A Day In the Life of Your Food

– Margaret Mason

Did you know that there are no federal laws governing the conditions in which farm animals are raised? Within the agribusiness, animals are subject to crowding, inhumane treatment, and horrible conditions that remain unregulated by state and national laws. Although the average chicken or beef options in a local grocery store may seem harmless, almost all of them emerge from a line of abuses and maltreatment across meat products. Do you know what your food has gone through?

While your grocery store eggs may seem innocent enough, there is much more to an industrial egg than what meets the eye. Egg-laying hens are crowded into cages packed so tightly they are unable to even spread their wings. During their time from hatching to slaughter, 95% of egg-laying hens are confined and deprived of mobility in order to meet consumer demand. In 2007, it is reported that 280 million hens laid 77.3 billion eggs for sale, a number that has only increased since.

Male chicks, of little use to the egg industry, are often in excess and inevitably slaughtered. On average, 260 million male chicks are killed each year upon hatching through processes such as being gassed, ground up alive, and electrocuted. While female chicks are not slaughtered upon hatching, they are “debeaked” by having their beak seared off with a hot blade in order to prevent abnormal feather-pecking that results from the stress of confinement. This process of debeaking is extremely painful since their beaks contain many nerves.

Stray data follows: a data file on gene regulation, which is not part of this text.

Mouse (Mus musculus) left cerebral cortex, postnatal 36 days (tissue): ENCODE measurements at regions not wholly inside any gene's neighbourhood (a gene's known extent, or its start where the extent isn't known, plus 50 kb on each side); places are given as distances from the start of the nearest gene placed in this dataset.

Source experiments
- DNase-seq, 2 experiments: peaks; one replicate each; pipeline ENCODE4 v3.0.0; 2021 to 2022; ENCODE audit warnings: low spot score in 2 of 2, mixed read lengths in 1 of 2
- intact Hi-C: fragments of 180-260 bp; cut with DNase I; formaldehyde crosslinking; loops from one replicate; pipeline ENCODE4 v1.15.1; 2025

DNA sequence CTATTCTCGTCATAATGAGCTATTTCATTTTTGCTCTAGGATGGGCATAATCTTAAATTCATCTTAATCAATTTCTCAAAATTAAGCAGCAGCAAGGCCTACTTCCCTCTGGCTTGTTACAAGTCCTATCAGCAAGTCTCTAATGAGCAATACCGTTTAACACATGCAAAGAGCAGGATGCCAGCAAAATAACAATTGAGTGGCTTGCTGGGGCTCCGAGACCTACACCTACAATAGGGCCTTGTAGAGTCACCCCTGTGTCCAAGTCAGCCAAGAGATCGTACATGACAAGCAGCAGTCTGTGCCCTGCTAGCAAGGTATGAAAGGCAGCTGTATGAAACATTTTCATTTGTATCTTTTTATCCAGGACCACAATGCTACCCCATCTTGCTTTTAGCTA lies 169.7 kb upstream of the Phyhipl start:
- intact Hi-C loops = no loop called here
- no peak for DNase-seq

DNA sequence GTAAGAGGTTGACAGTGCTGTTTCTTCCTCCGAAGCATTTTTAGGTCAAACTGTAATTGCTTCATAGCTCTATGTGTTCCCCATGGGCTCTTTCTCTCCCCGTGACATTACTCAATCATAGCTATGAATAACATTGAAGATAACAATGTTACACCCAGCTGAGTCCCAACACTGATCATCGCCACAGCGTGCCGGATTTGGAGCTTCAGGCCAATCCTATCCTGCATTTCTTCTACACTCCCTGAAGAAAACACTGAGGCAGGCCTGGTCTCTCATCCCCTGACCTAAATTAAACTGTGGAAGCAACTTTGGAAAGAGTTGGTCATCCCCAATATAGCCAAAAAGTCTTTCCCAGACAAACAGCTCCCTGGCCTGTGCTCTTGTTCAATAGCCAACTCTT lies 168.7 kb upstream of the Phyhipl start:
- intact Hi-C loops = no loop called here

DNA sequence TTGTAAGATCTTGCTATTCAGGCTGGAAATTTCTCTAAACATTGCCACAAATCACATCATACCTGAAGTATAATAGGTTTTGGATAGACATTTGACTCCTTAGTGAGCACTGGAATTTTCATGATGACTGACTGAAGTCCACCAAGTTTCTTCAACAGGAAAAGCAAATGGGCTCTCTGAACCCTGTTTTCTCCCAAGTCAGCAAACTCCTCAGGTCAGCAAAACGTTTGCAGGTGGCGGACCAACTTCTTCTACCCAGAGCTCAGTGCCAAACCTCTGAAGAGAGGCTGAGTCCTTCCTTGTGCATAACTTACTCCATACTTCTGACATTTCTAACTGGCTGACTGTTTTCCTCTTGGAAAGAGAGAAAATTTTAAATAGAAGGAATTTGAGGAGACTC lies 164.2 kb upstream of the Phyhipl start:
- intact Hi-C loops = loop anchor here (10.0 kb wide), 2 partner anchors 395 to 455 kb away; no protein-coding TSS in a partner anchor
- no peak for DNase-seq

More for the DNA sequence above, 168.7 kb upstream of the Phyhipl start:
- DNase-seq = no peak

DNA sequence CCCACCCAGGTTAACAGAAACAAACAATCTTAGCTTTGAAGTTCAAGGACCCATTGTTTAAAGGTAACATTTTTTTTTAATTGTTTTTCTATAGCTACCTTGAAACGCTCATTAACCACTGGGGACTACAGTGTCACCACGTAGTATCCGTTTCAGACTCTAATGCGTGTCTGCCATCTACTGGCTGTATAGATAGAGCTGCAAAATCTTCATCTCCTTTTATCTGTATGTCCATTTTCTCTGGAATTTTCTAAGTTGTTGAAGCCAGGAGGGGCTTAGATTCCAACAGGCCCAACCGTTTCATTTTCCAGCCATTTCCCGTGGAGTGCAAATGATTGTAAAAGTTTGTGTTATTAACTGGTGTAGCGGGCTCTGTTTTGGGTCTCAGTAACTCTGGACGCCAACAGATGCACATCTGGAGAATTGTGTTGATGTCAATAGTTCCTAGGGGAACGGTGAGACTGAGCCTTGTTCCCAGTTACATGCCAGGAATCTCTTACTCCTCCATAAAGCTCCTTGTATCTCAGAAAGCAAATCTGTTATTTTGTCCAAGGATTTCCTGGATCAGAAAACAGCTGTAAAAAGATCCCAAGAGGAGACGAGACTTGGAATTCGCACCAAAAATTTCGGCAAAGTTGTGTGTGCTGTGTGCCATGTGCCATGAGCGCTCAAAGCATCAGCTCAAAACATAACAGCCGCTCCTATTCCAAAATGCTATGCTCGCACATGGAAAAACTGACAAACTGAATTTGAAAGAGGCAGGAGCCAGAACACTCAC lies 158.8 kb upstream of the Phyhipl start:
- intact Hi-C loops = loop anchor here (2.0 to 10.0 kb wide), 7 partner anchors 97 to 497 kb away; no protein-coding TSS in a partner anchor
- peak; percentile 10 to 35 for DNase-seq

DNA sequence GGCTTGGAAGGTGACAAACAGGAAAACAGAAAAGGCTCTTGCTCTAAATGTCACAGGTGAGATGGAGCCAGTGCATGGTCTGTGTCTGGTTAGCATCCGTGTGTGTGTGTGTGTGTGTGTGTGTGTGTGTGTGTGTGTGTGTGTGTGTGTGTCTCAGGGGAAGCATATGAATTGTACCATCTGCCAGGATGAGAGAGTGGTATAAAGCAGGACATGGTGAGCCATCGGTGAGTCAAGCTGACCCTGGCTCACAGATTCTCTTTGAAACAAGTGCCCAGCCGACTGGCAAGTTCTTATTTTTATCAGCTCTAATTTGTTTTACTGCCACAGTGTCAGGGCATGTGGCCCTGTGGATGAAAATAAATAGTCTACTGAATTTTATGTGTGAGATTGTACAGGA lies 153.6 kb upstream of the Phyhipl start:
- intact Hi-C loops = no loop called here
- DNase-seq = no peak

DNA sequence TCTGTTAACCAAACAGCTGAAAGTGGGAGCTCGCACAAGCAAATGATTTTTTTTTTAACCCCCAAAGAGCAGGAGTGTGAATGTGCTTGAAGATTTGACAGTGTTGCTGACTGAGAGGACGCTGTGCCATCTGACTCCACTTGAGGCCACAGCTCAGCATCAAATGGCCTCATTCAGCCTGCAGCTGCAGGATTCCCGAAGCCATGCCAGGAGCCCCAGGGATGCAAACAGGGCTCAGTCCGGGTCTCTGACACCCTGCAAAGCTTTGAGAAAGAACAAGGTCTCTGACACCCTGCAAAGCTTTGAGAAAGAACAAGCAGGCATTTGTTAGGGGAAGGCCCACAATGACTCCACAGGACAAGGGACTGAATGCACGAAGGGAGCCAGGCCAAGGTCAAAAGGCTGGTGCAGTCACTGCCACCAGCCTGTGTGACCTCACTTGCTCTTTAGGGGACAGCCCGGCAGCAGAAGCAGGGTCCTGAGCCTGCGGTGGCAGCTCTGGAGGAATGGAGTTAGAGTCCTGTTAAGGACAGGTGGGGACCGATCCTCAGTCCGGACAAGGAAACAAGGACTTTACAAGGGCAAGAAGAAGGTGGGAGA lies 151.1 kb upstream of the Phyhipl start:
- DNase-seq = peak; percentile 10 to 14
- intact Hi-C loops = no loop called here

As egg demand has increased, the demand upon hens has increased as well. Today, hens are forced to lay roughly 250 eggs each year, as opposed to the average of 100 eggs that they produced in nature a century ago. When hens no longer meet this average and their production declines, they are deemed no longer of use and slaughtered. Unlike other animals, chickens and turkeys are not included under the Humane Slaughter Act and thus do not have to put out of pain for slaughter.

Chickens used for meat face similarly dismal lives. In the United States, on average 9 billion chickens are slaughtered for consumption each year. Fed with growth hormones and packed into warehouses, chickens are bred for slaughter and treated merely as a commodity, like corn or oil. With new breeding methods, factory farms now use 300% more chicken parts for meat than 50 years ago. As economical as this advancement may be, from the perspective of chicken treatment, it simply leads to increasingly worse conditions.

After hatching, chickens are sent to large warehouses containing over 20,000 of their brethren tightly packed with no space to move, fly, or walk around. In some cases, the chickens’ skeletons do not even have enough mobility to develop the ability to walk and thereby spend their lives entirely immobile. Within the warehouse, lights are kept on 24/7 to stimulate activity and growth, both unnatural and unhealthy for the chickens. Floors are covered in animal waste that makes it difficult for the animals to breathe.

Overall, chickens are subject to these conditions until plump for slaughter at an average of 42 days old. While their bodies are the size of extra large adult chickens, they still behave and make the noises of chicks even once sent to slaughter. Whether chickens are set aside for egg-production or thrown in warehouses for meat, factory farming subjects these animals to horrible conditions and a horrible slaughter.